What I love about it: Totally deceiving!! It looks like real wood.

Scrapwood wallpaper 2 by Piet Hein Eek

 

8. Quercus & Co. Wallpaper | Australia

What I love about it: It retains the look of a hand painting.

quercusandcotapestrywallpaper

 

9. Studio Ditte Wallpaper | Netherlands

What I love about it: So clean and crisp, fun and playful.

studiodittewallpaper

 

10. Suzanne Shade Wallpaper | United States

What I love about it: It makes you dizzy (in a good way), as it works in both 2 and 3 dimensions. When I look at this, I just can’t decide if I want to enjoy the simple geometry of how it’s put together, or get sucked into the depth of the landscape photo …

suzanneshadehandmadewallpaper

signature

 

 

What people are saying

Last week I put together a little slide show compiling some of the reactions Ellie Cashman wallpaper has gotten since we started shipping it around the world last August.

 

 

There are some quotes here from Lucy Feagins of The Design Files, Bri Emery of Design Love Fest, Nina Taylor, Head Wallpaper Stylist at Graham and Brown, Amanda Talbot, internationally-renowned authority on interiors, design and style and author of the book Happy, as well as a good number of happy clients. Nothing makes my day like hearing from a client that they’ve received their package of wallpaper and that they love it even more in person than they had online.

So check this out if you’re curious to see what all these people are saying … and if you’d like a sneak peek at Dark Floral II, the next installment in my dark floral wallpaper series, which I’m a month or so away from releasing …

signature

 

Fabulous Fabrics

Fabulous Fabrics

I’m heading into the weekend on a high note :)

One of my first clients, the wonderful Nikki Tibbles, founder of Wild at Heart in London, had the inspiration not only to wallpaper her office with the Dark Floral wallpaper last October, but to commission 2 sets of curtains (Linen and Velvet) printed with the Dark Floral! Wow! I’m just dying to see photos of how this turns out, aren’t you?

Nikki writes about her office revamp on her blog here.

While we wait for photos of the final result, I can share with you some detail shots of the color test I approved a couple of weeks ago. Dark Floral gets a lovely texture on this Linen Oyster.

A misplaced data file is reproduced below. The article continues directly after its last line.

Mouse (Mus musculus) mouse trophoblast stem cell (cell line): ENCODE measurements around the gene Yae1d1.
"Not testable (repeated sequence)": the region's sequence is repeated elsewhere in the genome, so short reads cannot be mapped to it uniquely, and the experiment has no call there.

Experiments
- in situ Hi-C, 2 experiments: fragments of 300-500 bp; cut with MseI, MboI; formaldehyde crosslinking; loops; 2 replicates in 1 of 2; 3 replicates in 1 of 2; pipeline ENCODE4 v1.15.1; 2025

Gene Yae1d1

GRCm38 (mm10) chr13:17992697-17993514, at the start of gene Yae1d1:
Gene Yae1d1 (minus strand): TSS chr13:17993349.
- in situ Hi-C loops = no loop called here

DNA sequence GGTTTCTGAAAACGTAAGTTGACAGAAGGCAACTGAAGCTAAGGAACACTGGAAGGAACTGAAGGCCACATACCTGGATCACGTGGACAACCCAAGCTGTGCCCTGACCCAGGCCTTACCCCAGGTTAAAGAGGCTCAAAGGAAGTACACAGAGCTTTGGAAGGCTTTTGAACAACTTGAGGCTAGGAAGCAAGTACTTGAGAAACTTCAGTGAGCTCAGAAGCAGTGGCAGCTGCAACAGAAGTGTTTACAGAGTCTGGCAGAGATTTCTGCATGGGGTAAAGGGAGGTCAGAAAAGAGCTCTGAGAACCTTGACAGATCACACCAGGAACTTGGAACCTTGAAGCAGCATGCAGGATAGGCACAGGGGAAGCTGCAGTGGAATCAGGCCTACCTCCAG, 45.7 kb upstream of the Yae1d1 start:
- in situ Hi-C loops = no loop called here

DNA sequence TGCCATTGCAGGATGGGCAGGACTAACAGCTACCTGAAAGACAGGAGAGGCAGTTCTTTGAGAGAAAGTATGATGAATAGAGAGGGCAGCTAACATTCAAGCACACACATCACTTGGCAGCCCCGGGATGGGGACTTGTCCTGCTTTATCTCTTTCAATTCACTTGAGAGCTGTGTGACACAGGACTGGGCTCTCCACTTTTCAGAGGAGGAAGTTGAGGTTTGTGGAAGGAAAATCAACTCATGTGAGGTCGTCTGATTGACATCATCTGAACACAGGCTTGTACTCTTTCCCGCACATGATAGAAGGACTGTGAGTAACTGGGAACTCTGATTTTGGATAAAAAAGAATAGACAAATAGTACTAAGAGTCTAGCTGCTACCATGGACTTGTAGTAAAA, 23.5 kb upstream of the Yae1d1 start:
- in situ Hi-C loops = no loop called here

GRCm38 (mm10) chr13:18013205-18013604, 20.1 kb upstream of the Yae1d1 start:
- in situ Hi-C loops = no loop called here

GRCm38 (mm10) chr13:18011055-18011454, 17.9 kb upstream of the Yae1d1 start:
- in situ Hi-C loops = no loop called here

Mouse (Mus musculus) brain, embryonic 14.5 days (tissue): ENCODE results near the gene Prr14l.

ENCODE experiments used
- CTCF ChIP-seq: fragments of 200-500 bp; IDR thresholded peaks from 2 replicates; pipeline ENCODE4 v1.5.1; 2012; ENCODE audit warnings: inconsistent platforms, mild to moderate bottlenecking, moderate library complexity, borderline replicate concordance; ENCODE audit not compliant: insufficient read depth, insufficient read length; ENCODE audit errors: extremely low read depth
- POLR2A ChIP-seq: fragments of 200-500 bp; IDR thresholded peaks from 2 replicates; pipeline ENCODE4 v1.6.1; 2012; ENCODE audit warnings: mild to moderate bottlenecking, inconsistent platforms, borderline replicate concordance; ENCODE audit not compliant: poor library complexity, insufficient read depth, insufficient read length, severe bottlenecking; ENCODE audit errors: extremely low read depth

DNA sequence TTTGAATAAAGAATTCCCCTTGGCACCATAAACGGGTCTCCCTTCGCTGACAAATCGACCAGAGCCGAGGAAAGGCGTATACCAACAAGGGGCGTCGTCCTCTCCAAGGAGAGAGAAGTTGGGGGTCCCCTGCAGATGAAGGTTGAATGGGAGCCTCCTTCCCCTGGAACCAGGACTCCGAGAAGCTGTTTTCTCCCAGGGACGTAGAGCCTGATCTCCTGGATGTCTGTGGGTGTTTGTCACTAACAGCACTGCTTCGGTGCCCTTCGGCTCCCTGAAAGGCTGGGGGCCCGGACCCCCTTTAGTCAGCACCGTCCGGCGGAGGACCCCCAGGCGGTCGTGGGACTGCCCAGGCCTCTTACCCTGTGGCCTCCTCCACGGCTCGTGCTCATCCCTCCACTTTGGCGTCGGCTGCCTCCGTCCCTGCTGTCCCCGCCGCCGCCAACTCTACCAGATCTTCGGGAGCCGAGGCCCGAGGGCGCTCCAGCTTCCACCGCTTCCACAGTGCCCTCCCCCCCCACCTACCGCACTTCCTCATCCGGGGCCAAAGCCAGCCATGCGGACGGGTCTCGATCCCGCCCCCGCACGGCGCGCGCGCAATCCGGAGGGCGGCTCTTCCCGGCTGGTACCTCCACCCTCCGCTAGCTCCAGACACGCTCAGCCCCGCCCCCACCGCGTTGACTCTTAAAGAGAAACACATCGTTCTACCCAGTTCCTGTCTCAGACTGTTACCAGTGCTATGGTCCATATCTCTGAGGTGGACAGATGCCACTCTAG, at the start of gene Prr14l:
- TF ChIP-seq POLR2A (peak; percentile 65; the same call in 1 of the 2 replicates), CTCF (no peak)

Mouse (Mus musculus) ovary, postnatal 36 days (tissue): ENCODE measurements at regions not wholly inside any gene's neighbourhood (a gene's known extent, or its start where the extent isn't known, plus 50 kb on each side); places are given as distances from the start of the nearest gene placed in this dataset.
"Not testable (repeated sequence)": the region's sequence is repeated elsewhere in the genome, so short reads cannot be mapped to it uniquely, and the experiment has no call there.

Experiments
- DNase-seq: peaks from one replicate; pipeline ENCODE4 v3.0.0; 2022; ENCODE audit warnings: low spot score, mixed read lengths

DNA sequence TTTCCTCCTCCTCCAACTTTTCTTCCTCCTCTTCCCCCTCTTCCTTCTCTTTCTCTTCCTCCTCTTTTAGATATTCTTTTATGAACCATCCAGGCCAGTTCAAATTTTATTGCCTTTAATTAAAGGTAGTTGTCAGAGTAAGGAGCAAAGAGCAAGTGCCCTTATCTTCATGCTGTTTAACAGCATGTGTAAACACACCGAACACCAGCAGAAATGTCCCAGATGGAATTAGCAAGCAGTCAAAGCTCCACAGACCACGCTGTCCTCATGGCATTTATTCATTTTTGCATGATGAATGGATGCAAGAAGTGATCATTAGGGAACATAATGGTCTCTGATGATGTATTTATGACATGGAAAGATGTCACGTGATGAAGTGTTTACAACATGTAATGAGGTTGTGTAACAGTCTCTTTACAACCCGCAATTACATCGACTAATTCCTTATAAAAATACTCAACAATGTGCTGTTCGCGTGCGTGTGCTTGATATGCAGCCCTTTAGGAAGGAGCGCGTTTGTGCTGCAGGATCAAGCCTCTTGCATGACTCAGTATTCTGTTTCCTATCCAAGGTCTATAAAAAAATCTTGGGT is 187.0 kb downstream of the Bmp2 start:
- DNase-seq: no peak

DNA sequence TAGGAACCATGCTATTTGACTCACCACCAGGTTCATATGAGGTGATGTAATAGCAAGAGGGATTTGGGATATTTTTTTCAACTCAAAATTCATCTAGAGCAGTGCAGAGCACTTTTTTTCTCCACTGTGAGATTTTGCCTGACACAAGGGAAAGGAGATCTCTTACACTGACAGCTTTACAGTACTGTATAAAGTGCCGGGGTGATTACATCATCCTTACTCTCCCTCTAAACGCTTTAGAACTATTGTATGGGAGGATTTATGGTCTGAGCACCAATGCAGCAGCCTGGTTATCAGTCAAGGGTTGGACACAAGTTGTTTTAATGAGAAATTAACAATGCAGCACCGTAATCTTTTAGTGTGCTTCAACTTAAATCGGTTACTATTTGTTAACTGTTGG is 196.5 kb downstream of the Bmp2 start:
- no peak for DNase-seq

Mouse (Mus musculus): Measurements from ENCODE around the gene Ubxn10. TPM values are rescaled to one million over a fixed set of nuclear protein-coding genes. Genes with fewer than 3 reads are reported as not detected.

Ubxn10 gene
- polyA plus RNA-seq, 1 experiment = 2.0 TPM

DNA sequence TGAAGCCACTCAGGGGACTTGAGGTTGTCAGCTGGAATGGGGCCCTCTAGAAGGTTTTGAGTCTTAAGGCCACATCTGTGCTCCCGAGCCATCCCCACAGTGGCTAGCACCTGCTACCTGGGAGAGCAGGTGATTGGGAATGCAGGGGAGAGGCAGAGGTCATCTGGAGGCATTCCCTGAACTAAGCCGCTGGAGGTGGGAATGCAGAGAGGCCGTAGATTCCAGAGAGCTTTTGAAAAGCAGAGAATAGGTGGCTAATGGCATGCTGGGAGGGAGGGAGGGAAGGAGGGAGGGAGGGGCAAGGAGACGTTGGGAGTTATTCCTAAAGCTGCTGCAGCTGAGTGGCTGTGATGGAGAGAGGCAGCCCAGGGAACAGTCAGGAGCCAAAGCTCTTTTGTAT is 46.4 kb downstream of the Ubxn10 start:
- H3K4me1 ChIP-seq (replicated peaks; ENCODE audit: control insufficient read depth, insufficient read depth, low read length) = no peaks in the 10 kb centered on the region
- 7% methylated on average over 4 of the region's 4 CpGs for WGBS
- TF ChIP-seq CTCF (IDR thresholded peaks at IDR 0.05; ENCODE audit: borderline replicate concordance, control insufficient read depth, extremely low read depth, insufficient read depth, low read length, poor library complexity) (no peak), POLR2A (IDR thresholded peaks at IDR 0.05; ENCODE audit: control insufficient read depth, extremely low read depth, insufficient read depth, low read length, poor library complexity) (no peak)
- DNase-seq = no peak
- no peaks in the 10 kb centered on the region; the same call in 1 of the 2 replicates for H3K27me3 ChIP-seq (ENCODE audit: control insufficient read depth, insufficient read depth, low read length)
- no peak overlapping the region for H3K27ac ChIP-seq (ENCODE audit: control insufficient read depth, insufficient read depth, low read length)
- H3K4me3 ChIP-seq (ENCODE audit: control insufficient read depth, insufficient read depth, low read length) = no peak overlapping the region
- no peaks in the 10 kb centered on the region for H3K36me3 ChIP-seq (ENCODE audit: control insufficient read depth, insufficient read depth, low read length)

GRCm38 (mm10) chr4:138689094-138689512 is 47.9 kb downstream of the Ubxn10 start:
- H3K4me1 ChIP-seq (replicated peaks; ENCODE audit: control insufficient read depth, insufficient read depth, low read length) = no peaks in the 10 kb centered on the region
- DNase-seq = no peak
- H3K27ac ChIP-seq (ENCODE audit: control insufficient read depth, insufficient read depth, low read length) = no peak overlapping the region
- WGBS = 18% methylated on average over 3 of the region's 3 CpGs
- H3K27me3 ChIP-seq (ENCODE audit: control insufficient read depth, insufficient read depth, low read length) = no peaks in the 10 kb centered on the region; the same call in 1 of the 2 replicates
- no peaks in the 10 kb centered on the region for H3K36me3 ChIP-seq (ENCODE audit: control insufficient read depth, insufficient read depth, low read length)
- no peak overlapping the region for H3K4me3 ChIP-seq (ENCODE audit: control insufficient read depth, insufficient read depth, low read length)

elliecashmandarkfloralonlinen

We’ve been working on these curtains for a while now, together with Sheri and the wonderful team at Downers in London.

Well, today the Linen and Velvet arrived at Downers, and the reactions from that side of the Channel were “Gorgeous!!!!” and “Fabulous!” and “It’s going to be stunning!”

I must admit, the color test on the Velvet (see below) pretty much knocked my socks off, but this is great feedback from a team who has seen lots of fabrics in their day.

elliecashmandarkfloralonvelvet

elliecashmandarkfloralonvelvet2

So keep your eyes on the web shop because these and other fabrics by the meter – and cushions – are coming soon. Really, really soon!

In fact, if you’re interested, please e-mail me at ellie@elliecashmandesign.com.

Have a great weekend everybody!

signature

elliecashmandarkfloralonvelvet4

 

 

 

Web shop live!

Web shop live!

Happy New Year everybody! I’m hoping that this year brings you all the best.

And thanks for holding on until 2014!

The web shop is finally live and working beautifully, so head on over to www.elliecashmandesign.com to see the collection I’ve been working on for the past couple of years. You can order samples and get instant quotes via the site.

It went live on Christmas Eve, and I figured no one was sitting around at their computer waiting for that news … Then I went to the US for a week to visit my family. More on that in a future post :)

But now I’m back at my desk and ready to share this exciting news with you (and ready for the orders to start pouring in :) )

I hope you love the shop. I’d love to hear constructive feedback too. You can e-mail me at ellie@elliecashmandesign.com.

In the meantime, I’m working hard to add more designs and products. If you want to stay informed, sign up for my monthly newsletter here.

Until next time,

signature

The Hangover

The Hangover

Unfortunately, this post probably isn’t going to be as funny as the movie that shares its title, arguably one of the funniest movies I’ve ever seen. Last week when I posted I was on a tremendous high, anticipating that all the hard work I’ve been doing over the past years was finally coming to fruition. The (perhaps inevitable) follow up to that post is, not surprisingly, the hangover :(